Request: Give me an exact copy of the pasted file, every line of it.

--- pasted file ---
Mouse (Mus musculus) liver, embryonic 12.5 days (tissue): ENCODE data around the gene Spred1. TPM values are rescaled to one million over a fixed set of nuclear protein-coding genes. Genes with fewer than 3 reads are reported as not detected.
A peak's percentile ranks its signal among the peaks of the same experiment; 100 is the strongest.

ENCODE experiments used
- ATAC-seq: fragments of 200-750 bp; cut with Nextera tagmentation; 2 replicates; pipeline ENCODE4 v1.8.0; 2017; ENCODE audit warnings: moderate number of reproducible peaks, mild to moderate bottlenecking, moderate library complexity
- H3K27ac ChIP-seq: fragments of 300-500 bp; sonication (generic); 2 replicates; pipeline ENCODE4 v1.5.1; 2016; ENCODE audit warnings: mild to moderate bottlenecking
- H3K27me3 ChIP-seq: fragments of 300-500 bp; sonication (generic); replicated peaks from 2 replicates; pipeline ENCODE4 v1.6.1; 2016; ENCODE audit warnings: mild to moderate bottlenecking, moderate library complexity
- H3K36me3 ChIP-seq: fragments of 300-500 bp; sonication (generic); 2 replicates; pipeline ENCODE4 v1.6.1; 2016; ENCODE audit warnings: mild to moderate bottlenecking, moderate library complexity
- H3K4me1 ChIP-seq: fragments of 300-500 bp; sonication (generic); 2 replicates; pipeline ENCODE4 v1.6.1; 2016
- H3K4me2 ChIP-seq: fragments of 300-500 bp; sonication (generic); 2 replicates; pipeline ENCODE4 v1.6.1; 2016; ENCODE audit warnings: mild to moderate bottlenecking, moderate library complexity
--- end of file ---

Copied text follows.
Mouse (Mus musculus) liver, embryonic 12.5 days (tissue): ENCODE data around the gene Spred1. TPM values are rescaled to one million over a fixed set of nuclear protein-coding genes. Genes with fewer than 3 reads are reported as not detected.
A peak's percentile ranks its signal among the peaks of the same experiment; 100 is the strongest.

ENCODE experiments used
- ATAC-seq: fragments of 200-750 bp; cut with Nextera tagmentation; 2 replicates; pipeline ENCODE4 v1.8.0; 2017; ENCODE audit warnings: moderate number of reproducible peaks, mild to moderate bottlenecking, moderate library complexity
- H3K27ac ChIP-seq: fragments of 300-500 bp; sonication (generic); 2 replicates; pipeline ENCODE4 v1.5.1; 2016; ENCODE audit warnings: mild to moderate bottlenecking
- H3K27me3 ChIP-seq: fragments of 300-500 bp; sonication (generic); replicated peaks from 2 replicates; pipeline ENCODE4 v1.6.1; 2016; ENCODE audit warnings: mild to moderate bottlenecking, moderate library complexity
- H3K36me3 ChIP-seq: fragments of 300-500 bp; sonication (generic); 2 replicates; pipeline ENCODE4 v1.6.1; 2016; ENCODE audit warnings: mild to moderate bottlenecking, moderate library complexity
- H3K4me1 ChIP-seq: fragments of 300-500 bp; sonication (generic); 2 replicates; pipeline ENCODE4 v1.6.1; 2016
- H3K4me2 ChIP-seq: fragments of 300-500 bp; sonication (generic); 2 replicates; pipeline ENCODE4 v1.6.1; 2016; ENCODE audit warnings: mild to moderate bottlenecking, moderate library complexity